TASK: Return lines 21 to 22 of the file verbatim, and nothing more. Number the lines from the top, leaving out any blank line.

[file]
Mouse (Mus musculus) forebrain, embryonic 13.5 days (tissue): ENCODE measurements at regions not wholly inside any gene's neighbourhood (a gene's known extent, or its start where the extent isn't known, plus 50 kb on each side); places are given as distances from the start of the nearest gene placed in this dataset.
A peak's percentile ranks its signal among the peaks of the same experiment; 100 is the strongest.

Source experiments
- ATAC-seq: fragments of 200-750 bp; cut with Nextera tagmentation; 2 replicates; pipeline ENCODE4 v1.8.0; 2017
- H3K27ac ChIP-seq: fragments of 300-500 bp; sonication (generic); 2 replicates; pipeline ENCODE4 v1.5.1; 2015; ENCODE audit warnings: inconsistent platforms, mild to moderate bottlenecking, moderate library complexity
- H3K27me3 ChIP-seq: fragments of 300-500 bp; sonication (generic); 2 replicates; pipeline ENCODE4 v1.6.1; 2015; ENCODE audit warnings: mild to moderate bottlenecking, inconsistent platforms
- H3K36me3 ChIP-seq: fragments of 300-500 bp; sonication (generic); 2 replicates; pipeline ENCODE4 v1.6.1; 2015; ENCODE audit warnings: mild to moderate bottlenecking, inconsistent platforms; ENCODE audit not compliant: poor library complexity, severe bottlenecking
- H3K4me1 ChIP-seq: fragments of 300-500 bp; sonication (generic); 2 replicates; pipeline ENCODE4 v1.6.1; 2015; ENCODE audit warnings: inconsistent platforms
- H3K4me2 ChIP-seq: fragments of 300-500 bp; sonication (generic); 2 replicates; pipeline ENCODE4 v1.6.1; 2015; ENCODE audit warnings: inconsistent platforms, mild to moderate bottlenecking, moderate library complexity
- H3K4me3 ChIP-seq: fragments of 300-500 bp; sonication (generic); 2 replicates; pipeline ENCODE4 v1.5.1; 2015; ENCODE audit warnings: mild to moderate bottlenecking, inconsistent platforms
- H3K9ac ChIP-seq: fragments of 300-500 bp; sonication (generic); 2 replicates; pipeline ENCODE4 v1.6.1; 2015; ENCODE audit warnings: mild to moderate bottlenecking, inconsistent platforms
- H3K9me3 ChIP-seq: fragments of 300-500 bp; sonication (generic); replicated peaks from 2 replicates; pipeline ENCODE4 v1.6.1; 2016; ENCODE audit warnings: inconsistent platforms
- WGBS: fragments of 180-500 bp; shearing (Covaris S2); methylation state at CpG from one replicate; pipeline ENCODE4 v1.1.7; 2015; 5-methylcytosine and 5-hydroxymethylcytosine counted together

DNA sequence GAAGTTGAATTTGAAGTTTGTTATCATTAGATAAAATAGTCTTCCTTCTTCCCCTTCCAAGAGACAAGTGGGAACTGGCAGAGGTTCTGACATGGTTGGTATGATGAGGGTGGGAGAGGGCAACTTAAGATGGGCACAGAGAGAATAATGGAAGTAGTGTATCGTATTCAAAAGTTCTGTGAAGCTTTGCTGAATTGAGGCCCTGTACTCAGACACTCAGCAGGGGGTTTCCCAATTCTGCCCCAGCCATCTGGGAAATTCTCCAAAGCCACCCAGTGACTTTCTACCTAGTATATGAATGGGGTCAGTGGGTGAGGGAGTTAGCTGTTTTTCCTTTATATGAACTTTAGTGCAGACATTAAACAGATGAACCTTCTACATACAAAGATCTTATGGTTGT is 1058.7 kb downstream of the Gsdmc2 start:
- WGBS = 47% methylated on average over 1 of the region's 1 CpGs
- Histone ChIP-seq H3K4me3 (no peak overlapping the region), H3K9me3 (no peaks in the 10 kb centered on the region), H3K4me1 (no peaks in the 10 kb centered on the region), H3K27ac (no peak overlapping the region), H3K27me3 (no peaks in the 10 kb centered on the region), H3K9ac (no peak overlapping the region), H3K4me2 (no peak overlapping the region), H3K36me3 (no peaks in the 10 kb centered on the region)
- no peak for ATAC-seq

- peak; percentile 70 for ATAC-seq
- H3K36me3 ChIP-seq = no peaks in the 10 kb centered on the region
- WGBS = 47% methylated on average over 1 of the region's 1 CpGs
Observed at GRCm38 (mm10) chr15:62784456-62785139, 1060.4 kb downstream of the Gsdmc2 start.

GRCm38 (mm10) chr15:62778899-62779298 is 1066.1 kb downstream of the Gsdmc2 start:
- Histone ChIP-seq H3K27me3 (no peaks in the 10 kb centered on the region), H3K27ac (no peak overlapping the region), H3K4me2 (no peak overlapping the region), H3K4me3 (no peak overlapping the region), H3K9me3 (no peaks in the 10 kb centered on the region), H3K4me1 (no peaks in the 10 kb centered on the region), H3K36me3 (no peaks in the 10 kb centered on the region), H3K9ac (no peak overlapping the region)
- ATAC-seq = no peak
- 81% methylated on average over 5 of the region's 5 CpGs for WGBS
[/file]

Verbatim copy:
Observed at GRCm38 (mm10) chr15:62784456-62785139, 1060.4 kb downstream of the Gsdmc2 start.

GRCm38 (mm10) chr15:62778899-62779298 is 1066.1 kb downstream of the Gsdmc2 start: